1 Apple stumble brings Dow down (San Francisco Chronicle) A stumble by Apple set off the worst rout in the stock market since July on Thursday. Apple dropped nearly 4 percent following its announcement late Wednesday that it had pulled a software update which prevented users from making phone calls. Other technology stocks also slumped.
By the close of trading, all 30 big companies in the Dow Jones industrial average and the 10 industries in the Standard & Poor’s 500 index lost ground. Most investors said the drop wasn’t a sign of worry because the forces behind the market’s long rally remain in place. It was only a week ago that the S&P 500 touched a record high, and strong runs are usually followed by short breaks. The index has lost 2 percent this week but is still up 6 percent for the year.
Two economic reports out Thursday were little help. Claims for unemployment benefits crept up last week. But the less volatile four-week average fell. A separate report said businesses orders for equipment plunged last month, mainly a result of falling orders for commercial aircraft.
Apple, which closed at a record high of $103.30 on Sept. 2, sank $3.88 to $97.87 in heavy trading. It was the second-biggest drop in the S&P 500 index. In addition to the software glitch, some users of the new iPhone complained that the phone could be bent easily. The price of oil fell slightly on ample global supplies despite U.S. airstrikes against oil facilities controlled by the Islamic State group in Syria.
2 Climate issue has warm streets, cold summit (Khaleej Times) The United Nations Climate Summit 2014, held on September 23, can be considered as a study in two contrasts. On the one hand was the People’s Climate March – an enormous gathering of concerned citizens in New York which may have seen a combined total of some 400,000 people. The marchers delivered one message in many creative ways. That message was: we citizens can and will rid the planet of fossil fuels and nuclear power.
On the other hand was the Climate Summit. This, said the UN, would serve as a public platform for leaders at the highest level. The gathering would “catalyse ambitious action on the ground to reduce emissions and strengthen climate resilience and mobilise political will for an ambitious global agreement by 2015 that limits the world to a less than 2-degree Celsius rise in global temperature”.
Did it succeed? No and yes. UN Secretary-General Ban Ki-moon summed up the Summit as “a great day, a historic day. Ban said that the Summit “delivered” because the many leaders attending “reaffirmed determination to limit global temperature rise to less than 2 degrees Celsius by cutting emissions”.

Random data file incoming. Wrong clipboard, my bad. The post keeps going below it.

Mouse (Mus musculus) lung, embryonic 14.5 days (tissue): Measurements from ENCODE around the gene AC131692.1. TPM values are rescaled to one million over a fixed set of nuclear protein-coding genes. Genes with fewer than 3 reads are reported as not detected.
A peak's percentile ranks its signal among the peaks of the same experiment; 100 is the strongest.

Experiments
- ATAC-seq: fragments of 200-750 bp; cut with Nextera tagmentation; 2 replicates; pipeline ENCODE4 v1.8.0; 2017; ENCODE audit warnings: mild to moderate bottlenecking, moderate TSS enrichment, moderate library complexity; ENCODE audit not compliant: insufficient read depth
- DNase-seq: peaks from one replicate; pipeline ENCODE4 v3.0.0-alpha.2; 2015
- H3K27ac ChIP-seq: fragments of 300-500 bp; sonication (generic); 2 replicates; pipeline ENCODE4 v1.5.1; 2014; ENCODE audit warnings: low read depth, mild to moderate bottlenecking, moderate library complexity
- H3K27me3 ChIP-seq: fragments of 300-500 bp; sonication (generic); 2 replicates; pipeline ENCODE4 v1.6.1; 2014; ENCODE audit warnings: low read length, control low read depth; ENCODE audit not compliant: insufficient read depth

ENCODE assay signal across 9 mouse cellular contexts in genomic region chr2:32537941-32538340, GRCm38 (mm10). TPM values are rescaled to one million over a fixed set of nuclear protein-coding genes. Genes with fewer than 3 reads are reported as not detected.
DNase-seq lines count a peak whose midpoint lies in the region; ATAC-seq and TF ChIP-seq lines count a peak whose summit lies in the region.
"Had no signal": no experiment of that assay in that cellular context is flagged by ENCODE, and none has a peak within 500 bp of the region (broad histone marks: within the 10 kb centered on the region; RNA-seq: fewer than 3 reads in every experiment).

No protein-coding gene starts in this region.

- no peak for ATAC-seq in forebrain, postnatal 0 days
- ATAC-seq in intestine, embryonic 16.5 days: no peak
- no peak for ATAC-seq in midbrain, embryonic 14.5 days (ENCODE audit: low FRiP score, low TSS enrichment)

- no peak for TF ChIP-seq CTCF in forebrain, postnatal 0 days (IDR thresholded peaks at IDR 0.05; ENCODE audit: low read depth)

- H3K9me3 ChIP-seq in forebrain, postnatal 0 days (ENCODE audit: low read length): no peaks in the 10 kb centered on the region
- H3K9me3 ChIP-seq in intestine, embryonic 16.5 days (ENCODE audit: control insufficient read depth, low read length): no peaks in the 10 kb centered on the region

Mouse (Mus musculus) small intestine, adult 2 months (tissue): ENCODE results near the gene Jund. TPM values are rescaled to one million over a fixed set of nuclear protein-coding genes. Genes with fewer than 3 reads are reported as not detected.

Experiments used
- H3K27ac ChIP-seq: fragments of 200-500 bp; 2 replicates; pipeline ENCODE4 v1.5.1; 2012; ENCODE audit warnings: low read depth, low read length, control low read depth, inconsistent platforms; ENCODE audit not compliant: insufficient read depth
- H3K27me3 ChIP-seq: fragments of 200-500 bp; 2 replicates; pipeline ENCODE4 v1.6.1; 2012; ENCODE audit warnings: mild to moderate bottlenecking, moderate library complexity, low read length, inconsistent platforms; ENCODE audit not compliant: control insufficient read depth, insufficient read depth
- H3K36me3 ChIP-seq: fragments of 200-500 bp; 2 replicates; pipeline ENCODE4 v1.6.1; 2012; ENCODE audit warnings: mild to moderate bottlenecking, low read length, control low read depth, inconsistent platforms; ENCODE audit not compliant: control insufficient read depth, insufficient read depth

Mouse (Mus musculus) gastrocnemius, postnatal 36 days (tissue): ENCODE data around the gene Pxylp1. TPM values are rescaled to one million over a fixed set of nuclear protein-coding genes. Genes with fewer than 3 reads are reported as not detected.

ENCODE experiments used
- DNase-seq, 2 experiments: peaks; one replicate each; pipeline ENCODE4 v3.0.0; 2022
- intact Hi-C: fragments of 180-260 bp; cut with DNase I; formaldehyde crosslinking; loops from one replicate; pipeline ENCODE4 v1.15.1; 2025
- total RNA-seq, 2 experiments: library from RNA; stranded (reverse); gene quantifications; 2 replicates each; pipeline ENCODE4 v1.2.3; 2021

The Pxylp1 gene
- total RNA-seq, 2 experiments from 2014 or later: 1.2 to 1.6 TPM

Such announcements underline the contrast between the desire on the street and the cold comfort of summit announcements (now in their 22nd year). The UN tip-toed around the large global and regional corporations whose business practices have deepened environmental and socio-economic emergencies all over the world, and which are responsible for worsening the vulnerabilities of populations exposed to the risk of climate change. Instead of such expensive jamborees the UN should emulate the example of the marchers and encourage small, local and meaningful action.
3 Branson and unlimited time off: Too good to be true (The Guardian) When Richard Branson announces that Virgin employees can take as much holiday as they want, on the face of it, it appears attractive and generous but is in fact about as liberating for the employee as, say, hot-desking. It is just one more way of chaining the workers to their desks by intimating that if they go for a coffee someone will take their seat. Or their job.
Mr Branson scarcely troubled to disguise the flimsiness of his offer. The decision whether to take holiday, he said, would reflect an employee’s confidence that they were on top of their jobs, in complete control of all their projects, and that their absence would do no harm to the company – or their career. It is a souped-up version of turning off office emails, itself something all sensible employers should insist on, but which most employees fear would be seen as a possibly lethal breach of commitment.
The idea of untracked holiday is taken from Netflix, the company that has revolutionised video streaming. In a recent Harvard Business Review, Patty McCord, its human resources manager, gave the game away when she explained that it was the logical extension of the always-on work culture of a tech startup. No surprise that the policy is not available to Netflix employees in its call centres, any more than Mr Branson was proposing it for his air crews or train staff.
It is fashionable to argue that rights at work can be an unnecessary obstacle to efficiency, an impediment in an age of non-hierarchical company structures where creativity and initiative are valued more highly than suits, ties and punctuality. Rubbish.
Netflix draws the analogy that the company has no dress policy but no one turns up naked. Not having an official code doesn’t mean there isn’t one. By failing to spell it out, the management underlines the arbitrary nature of its power. Clear rules can protect the weak. Without mutual confidence, ultimately underwritten in law, there can be no mutual trust.